Calls to ban police access to digital ID data

Laws paving the way for the widespread use of digital identity must be amended to prohibit law enforcement agencies from accessing digital ID information, civil and digital rights groups have warned.

Without the changes, the legislation threatens to “undermine trust” in the scheme, which is expected to allow participation by state and territory governments and the private sector from later this year if passed.

The Digital ID Bill was introduced to Parliament in November after more than three years of development and multiple rounds of consultation by the Albanese government and the former Coalition government.

It will regulate the federated system of identity that the government has been working towards since it was recommended in the 2014 Financial System Inquiry, including its own digital identity, known as myGovID.

During the latest consultation round last year, the government was urged to consider stronger restrictions on law enforcement access to Digital ID information held by accredited entities to boost community trust.

The bill was subsequently redrafted so that law enforcement agencies can only request access to non-biometric information with consent, a warrant, or where court proceedings have begun. Biometric information, meanwhile, can only be accessed with warrant or with consent.

But the New South Wales Council for Civil Liberties (NSWCCL), along with Digital Right Watch, believe the revised restrictions do not go far enough and that access by law enforcement should be prohibited altogether.

“NSWCCL believe that the proposed safeguards are not sufficient. There should be no law enforcement access to information in the digital ID system with or without a warrant,” it said in a submission to the parliamentary inquiry into the bill.

In order to maintain community trust, the organisation said that the legislation underpinning the Digital ID system should “at least be on the same level as the federal COVIDSafe [contact tracing] app”.

Access to the national COVIDSafe Data Store was intentionally restricted by the former Government early on in the pandemic to prevent information being used for any reason other than contact tracing by state health authorities.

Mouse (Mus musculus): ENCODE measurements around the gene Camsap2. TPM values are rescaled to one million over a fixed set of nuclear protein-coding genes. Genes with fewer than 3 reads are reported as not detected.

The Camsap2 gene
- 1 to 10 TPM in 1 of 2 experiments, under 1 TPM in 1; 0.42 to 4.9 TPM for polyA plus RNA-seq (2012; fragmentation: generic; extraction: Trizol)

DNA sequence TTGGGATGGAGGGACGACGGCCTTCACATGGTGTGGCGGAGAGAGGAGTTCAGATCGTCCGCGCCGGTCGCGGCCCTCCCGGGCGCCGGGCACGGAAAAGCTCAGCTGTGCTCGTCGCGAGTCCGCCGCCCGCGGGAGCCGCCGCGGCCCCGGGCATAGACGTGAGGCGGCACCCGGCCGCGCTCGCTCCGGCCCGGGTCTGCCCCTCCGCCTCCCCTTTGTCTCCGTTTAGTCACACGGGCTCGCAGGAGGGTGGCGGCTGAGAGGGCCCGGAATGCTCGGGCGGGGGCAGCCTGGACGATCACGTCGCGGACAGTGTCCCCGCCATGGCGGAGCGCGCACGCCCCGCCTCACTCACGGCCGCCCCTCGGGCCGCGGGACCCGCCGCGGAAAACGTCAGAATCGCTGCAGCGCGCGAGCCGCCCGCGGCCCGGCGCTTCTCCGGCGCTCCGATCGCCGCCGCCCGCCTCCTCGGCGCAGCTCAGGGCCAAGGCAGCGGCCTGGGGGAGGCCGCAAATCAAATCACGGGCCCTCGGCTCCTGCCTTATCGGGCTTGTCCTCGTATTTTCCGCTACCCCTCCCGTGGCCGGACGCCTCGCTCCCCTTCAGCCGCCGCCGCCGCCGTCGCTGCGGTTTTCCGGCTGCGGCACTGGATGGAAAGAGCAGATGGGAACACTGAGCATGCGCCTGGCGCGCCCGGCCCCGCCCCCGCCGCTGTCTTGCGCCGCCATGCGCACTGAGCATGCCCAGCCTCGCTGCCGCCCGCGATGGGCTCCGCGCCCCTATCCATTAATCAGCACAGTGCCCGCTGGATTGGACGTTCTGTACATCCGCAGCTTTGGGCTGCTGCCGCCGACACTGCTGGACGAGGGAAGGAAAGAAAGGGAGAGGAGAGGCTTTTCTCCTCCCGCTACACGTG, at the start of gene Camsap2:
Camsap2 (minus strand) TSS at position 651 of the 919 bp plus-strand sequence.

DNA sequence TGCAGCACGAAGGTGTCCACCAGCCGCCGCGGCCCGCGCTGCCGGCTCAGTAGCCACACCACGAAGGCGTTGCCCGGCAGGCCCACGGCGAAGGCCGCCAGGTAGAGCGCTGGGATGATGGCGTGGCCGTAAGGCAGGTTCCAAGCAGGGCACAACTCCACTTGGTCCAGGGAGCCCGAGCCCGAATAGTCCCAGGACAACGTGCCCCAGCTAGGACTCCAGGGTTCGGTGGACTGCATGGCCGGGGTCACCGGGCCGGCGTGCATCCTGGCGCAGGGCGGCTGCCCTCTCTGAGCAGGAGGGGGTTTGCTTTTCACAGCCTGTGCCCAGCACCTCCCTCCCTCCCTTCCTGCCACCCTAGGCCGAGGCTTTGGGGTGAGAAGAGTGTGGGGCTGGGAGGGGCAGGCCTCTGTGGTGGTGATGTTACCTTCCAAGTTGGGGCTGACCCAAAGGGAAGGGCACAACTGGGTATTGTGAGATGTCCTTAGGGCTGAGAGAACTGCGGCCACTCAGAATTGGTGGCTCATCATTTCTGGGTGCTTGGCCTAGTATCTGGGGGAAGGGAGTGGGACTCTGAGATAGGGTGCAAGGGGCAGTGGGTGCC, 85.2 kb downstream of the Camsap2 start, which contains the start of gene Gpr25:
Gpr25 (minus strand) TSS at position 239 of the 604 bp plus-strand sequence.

“There should be no justification for allowing Digital ID data for surveillance. Accordingly, NSWCCL recommends that law enforcement agencies be explicitly prohibited from accessing Digital ID data held by any accredited entities,” it said.

Digital Rights Watch said that while it approved of the government’s efforts “narrow the scope of disclosure to law enforcement that is permissible in the Privacy Act”, law enforcement access remains a concern.

“We strongly oppose any repurposing of Digital ID data or infrastructure for surveillance purposes. No justification has been put forward for allowing such access,” the group said in a separate submission to the inquiry.

“Individuals ought to voluntarily use a Digital ID without any concerns that doing so may later be used to enable mass surveillance. Such concerns undermine public trust in these systems.

“Prohibiting the use of Digital ID data from law enforcement purposes is the most effective way to prevent this from occurring. We recommend that law enforcement agencies should be explicitly prohibited from accessing Digital ID data held by any accredited agencies.”

Both Digital Rights Watch and NSWCCL also used their submissions to the inquiry to raise concerns with exemptions that allow accredited entities to use information about an individual’s online activities, where the use of the data is otherwise prohibited.

“Subsection (3) provides exemptions to this prohibition, including for ‘purposes relating to the provision of the entity’s accredited services (including performance or usability of… information technology systems through which those services are provided)’,” Digital Rights Watch said.

“We are somewhat concerned that this provision may allow scope for companies to use information collected or otherwise accessed through the Digital ID system for their own benefit, such as in order to personalise services and generate further revenue.”

“It is extremely important that individuals are able to use their Digital ID to access services without the feat of their online behaviour being tracked or logged, or tied back to their Digital ID.”

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